Re-Living the Second Chimurenga: Memories from the Liberation Struggle in Zimbabwe

Re-Living the Second Chimurenga: Memories from the Liberation Struggle in Zimbabwe

Re-Living the Second Chimurenga: Memories from the Liberation Struggle in Zimbabwe

Re-Living the Second Chimurenga: Memories from the Liberation Struggle in Zimbabwe

Synopsis

Fay Chung grew up in a Chinese family in Rhodesia in the 1950s and 1960s. She studied education and literature, and became a lecturer at the University of Zambia in the early 1970s. In Zambia, she joined the Zimbabwe African National Union (ZANU), and took part in the radicalisation of the nationalist rising, which led to Zimbabwe's independence in 1980.

Excerpt

It was impossible to grow up in colonial Rhodesia without becoming aware from one's earliest age of the deep hostility between the races. The land issue was the main bone of contention. At the age of four, I would listen to my grandfather talking about the land problem with his old friend, a Somali who owned a butchery near my grandparents' cafe. My grandfather, Yee Wo Lee, had come to Rhodesia in 1904 as a youth of 17, the fifth son in a large Chinese peasant family. As the fifth son, he did not inherit any land in China. Instead, he was given an education. He had gained his initiation into politics as a schoolboy-follower of Sun Yat Sen, and as a result was very sensitive to the colonial situation. He was one of the first people to provide financial support to black nationalists, and his bakery, Five Roses Bakery, situated very centrally in the middle of Charter Road and near the railway station, soon became the meeting place for many nationalist leaders. He was later to pay the rent for ZANU.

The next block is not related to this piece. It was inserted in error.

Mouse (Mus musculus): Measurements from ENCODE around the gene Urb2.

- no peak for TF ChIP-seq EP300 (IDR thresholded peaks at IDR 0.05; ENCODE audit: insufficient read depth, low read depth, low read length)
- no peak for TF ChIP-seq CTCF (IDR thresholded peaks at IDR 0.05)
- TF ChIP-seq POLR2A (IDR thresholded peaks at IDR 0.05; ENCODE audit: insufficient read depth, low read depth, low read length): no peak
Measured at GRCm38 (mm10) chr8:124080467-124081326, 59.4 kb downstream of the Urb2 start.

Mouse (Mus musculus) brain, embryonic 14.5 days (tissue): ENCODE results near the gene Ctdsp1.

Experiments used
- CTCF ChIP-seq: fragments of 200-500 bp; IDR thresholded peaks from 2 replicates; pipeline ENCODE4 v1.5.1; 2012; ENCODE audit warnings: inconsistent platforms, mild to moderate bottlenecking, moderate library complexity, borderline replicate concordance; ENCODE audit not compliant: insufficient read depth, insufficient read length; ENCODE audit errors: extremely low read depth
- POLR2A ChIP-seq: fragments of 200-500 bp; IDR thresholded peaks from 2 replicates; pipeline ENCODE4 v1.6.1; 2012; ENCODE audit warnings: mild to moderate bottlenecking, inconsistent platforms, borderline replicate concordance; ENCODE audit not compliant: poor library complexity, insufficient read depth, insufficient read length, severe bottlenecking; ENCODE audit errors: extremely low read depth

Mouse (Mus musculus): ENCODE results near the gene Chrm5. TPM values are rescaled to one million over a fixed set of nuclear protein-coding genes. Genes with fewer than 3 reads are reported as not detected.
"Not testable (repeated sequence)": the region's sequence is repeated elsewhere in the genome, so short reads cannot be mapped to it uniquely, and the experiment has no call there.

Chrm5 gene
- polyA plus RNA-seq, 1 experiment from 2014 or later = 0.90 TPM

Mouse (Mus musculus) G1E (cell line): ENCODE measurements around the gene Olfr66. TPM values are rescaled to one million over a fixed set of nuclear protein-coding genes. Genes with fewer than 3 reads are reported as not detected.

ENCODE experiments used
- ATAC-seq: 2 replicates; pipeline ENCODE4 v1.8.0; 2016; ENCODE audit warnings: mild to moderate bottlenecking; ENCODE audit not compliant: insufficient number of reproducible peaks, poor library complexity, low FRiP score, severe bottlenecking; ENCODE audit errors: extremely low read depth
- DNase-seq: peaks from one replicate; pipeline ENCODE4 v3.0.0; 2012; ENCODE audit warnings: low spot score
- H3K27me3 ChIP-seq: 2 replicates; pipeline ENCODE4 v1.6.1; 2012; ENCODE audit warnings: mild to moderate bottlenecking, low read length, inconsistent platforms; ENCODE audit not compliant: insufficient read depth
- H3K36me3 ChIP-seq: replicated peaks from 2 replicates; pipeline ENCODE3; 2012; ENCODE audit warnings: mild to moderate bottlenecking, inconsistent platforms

With a peasant's attachment to the land, he came to Africa in search of land, but his ambition was thwarted by the racial laws instituted by the colonialists. These laws forbade the sale of the best land to anyone but the whites. The worst land was reserved for blacks. Those who were neither black nor white were not catered for by the land laws. Grandfather was never able to buy the farm he yearned for. From a very early age we learnt that the whites were greedy and would not allow other races to own land.

My grandfather was very deeply interested in politics. Every day he would be reading about the latest developments in world politics, and every day he would be discussing political issues with his best friend, the Somali. I would stand next to my grandfather's chair, at the age of four, listening to the two of them discussing the strengths and weaknesses of world leaders such as Hitler, Churchill, Chiang Kai Shek, Mao Tse Tung, and Roosevelt. My grandfather had been a great sup-

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